The Evanstonian

Students walk out to demand tighter gun control laws

Rachel Krumholz, In-Depth Editor

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Enough.

One month later, students were still furious; they were still scared. At 10 a.m. on March 14, thousands of Evanston students flooded out of the school.

As a way of channeling their anger into action, student activists, along with the organizers of the Women’s March, crafted a National Walkout, a protest designated to call on Congress to make stricter gun control laws and honor the victims of the Parkland school shooting. ETHS was one of the thousands of schools who participated.

“There was a bunch of stuff floating around social media from ETHS students saying they would be interested in doing this,” student representative Emma Stein says. “But there wasn’t really anyone taking charge until Student Senate started organizing and planning everything.”

Upon leaving the school and walking to Lazier Field, peaceful protesters listened from the bleachers as Stein began with a speech, followed by speakers including junior Liana Wallace, senior Ari Badr, senior Genevieve Lindley, senior Sofia Garcia Garbuno, junior Max Layden and junior Josh Peng.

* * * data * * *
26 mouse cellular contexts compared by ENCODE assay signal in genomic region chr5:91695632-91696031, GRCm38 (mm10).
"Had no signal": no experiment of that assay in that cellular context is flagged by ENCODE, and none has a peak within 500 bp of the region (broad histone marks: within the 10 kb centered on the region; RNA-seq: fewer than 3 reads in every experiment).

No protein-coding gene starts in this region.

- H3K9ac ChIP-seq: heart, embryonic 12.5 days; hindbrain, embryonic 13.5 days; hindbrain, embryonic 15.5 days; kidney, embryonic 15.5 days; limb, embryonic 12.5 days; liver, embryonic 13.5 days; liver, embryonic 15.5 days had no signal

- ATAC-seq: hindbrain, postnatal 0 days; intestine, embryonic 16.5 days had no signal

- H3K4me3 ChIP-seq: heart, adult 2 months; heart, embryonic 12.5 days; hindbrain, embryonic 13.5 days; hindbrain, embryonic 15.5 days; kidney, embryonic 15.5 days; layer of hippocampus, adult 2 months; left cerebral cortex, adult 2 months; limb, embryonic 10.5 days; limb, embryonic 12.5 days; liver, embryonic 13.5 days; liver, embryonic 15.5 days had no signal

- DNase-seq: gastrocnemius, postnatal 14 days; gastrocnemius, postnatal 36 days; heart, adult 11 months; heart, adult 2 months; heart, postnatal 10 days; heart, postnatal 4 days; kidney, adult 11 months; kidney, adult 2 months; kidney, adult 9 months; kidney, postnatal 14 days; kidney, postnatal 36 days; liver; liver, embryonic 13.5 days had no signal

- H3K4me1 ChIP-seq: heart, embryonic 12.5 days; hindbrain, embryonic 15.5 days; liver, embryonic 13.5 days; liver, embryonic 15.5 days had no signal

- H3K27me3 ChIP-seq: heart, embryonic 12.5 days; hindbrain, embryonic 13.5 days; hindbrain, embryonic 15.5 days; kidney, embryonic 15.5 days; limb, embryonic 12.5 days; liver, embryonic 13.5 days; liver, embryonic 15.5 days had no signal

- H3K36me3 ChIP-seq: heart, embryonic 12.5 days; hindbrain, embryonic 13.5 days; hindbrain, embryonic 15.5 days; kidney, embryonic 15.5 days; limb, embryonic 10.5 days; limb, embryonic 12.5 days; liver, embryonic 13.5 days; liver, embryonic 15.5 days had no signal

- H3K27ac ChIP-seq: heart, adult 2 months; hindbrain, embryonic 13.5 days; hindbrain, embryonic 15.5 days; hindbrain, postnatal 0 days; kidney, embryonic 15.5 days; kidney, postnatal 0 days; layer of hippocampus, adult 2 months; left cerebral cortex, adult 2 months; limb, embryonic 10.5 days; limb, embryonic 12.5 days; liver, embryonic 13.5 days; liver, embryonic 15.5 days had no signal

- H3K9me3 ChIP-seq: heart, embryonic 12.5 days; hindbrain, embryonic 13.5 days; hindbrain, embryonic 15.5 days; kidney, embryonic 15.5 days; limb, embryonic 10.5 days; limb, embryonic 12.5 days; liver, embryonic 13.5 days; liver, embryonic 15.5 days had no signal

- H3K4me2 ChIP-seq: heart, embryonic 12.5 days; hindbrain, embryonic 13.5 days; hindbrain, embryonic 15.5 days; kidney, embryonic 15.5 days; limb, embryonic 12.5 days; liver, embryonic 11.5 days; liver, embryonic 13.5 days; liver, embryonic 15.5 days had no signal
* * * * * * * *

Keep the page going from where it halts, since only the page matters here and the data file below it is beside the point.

“Our voices ring out for the 3457 shooting victims in Chicago victims last year alone,” Stein said. “Our voices ring out for Dajae Coleman. Our voices ring out for Benjamin Bradford-Mandujano. Our voices ring out for Yakez Semark. Our voices ring out for Kaylyn Pryor.”

Wallace, who spoke after Stein, delivered a powerful poem that underscored how the international attention towards the walkout should attend to the history of gun violence as it disproportionately affects minority communities.

“After hearing the comments about the Parkland shooting repeatedly use terms like ‘mental illness’ and ‘see something say something’ without ever mentioning cracking down on guns, I was furious,” she says. “People in communities of color die everyday from gun violence, and it’s never before caused a national walkout.”

Speakers also called attention to the upcoming gubernatorial election.

“Our current governor is more worried about his next election in November than our own lives and our own people,” Garcia said in her speech. “So please take action, enough is enough.”

Additionally, the notion of student action was reiterated through- out the protest.